- About this Journal ·
- Abstracting and Indexing ·
- Aims and Scope ·
- Article Processing Charges ·
- Author Guidelines ·
- Bibliographic Information ·
- Citations to this Journal ·
- Contact Information ·
- Editorial Board ·
- Editorial Workflow ·
- Free eTOC Alerts ·
- Publication Ethics ·
- Recently Accepted Articles ·
- Reviewers Acknowledgment ·
- Submit a Manuscript ·
- Subscription Information ·
- Table of Contents
Minimally Invasive Surgery
Volume 2012 (2012), Article ID 379625, 4 pages
Objective Assessment of the Core Laparoscopic Skills Course
Upper Gastrointestinal Surgery Department, St. George’s Healthcare NHS Trust, London SW17 0QT, UK
Received 19 January 2012; Accepted 20 February 2012
Academic Editor: Peng Hui Wang
Copyright © 2012 Sami Mansour et al. This is an open access article distributed under the Creative Commons Attribution License, which permits unrestricted use, distribution, and reproduction in any medium, provided the original work is properly cited.
Objective. The demand for laparoscopic surgery has led to the core laparoscopic skills course (CLSC) becoming mandatory for trainees in UK. Virtual reality simulation (VR) has a great potential as a training and assessment tool of laparoscopic skills. The aim of this study was to determine the role of the CLSC in developing laparoscopic skills using the VR. Design. Prospective study. Doctors were given teaching to explain how to perform PEG transfer and clipping skills using the VR. They carried out these skills before and after the course. During the course they were trained using the Box Trainer (BT). Certain parameters assessed. Setting. Between 2008 and 2010, doctors attending the CLSC at St Georges Hospital. Participants. All doctors with minimal laparoscopic experience attending the CLSC. Results. Forty eight doctors were included. The time taken for the PEG skill improved by 52%, total left hand and right hand length by 41% and 48%. The total time in the clipping skill improved by 57%. Improvement in clips applied in the marked area was 38% and 45% in maximum vessel stretch. Conclusions. This study demonstrated that CLSC improved some aspects of the laparoscopic surgical skills. It addresses Practice-based Learning and patient care.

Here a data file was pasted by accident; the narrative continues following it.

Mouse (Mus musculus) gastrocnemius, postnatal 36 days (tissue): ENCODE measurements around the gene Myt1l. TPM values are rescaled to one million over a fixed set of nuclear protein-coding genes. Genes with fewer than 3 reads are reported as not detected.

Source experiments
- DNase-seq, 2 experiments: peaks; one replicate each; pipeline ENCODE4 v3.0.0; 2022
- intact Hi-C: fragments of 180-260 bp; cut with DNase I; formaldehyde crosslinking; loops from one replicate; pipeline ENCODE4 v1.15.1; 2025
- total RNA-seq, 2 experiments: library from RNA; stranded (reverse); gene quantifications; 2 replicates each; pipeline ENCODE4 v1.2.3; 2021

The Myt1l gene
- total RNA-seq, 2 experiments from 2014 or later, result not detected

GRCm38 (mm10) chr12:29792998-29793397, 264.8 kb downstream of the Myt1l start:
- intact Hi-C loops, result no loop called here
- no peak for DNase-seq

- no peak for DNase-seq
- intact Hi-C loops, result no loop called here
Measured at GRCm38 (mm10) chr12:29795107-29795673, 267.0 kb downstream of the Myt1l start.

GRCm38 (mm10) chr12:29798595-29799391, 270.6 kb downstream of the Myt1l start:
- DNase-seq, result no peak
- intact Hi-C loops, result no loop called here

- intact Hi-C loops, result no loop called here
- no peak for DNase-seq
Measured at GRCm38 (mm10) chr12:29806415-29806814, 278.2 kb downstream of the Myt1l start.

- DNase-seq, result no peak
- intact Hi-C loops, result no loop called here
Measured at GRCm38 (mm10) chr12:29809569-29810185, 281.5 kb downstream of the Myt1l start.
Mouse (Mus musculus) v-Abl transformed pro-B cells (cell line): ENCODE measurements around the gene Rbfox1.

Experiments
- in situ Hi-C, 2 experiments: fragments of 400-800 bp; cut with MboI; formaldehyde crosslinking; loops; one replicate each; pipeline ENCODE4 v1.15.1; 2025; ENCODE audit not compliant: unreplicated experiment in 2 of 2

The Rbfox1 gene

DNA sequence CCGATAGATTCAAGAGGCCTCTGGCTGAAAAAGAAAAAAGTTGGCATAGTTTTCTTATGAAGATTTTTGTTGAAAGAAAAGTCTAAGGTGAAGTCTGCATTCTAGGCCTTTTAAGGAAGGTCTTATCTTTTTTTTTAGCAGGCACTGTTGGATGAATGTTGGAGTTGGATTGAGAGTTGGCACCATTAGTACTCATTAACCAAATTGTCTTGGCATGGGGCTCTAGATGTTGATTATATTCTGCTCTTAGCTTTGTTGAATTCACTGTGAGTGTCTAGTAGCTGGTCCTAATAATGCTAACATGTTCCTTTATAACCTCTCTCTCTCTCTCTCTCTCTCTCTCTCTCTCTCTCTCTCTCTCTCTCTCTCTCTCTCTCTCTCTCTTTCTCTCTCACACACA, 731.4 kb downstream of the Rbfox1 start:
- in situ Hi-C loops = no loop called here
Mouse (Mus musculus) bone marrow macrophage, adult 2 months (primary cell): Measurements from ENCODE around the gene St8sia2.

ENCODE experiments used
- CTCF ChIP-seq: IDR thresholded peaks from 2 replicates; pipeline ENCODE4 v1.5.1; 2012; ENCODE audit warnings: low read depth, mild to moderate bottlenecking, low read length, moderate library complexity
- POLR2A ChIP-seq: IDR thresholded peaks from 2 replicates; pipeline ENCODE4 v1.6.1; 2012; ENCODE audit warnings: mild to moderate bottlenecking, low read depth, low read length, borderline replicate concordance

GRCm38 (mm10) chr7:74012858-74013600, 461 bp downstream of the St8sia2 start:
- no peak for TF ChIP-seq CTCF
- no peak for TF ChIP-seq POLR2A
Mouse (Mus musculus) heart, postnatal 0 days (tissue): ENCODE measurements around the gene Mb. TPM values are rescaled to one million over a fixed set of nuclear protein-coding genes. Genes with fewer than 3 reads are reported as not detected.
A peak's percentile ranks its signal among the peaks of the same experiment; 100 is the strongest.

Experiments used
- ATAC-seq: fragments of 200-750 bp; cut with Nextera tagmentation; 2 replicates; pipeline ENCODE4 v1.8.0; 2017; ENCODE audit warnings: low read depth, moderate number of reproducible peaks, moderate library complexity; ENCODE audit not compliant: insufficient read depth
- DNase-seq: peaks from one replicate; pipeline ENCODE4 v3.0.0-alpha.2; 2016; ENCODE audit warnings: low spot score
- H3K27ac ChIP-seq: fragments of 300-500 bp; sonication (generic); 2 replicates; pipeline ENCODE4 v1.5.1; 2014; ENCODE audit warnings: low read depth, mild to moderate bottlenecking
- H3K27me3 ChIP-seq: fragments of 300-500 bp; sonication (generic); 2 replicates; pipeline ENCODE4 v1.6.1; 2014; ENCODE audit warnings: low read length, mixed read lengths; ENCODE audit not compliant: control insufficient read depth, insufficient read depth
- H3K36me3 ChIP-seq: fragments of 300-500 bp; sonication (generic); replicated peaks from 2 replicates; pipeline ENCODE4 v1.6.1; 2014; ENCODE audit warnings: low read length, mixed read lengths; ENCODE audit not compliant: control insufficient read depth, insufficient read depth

1. Introduction and Objective
Laparoscopic surgery is technically demanding and requires psychomotor skills different from those needed in open surgery. Training in laparoscopic surgery is done in the operating theatre but in the future we have to expect increasing focus on ethics and patient safety. This might demand better and more intensive training in a safer environment prior to training in the operating theatre. Recently, the acquisition of such skills has been via didactic lectures and simulator training , which is provided in the Core Laparoscopic Skills Course (CLSC).
A wide variety of laparoscopic simulators are now available, and they can be broadly classified into videoscopic and computer-driven laparoscopic simulation platforms, which are further divided into virtual reality (VR) and computer-enhanced videoscopic trainers. These trainers primarily differ in their user interface and ability to provide reliable performance measurements. Videoscopic trainer allows manipulation of actual physical objects and requires manual data collection. In contrast, VR trainer utilises a virtual environment and provides computer automated performance metrics and is considered an educational tool with great potential [2–7]. In recent years more realistic VR simulators have been developed for basic and advanced laparoscopic skills training.
The aim of this study was to determine the role of the CLSC in developing laparoscopic skills using the VR.
Between 2008 and 2010, doctors with minimal laparoscopic surgery experience attending the CLSC participated in this study. Initial teaching session (10–15 minutes) was given to explain how to perform PEG transfer (Figure 1) and clipping skills (Figure 2) using the VR.
The VR simulator used was Immersion Virtual Laparoscopic Interface (Immersion Medical, Gaithersburg, MD). The PEG transfer requires the user to reach for and grasp a 3D simulated peg with an appropriate modelled instrument and place it into a predetermined hole in the simulated pegboard.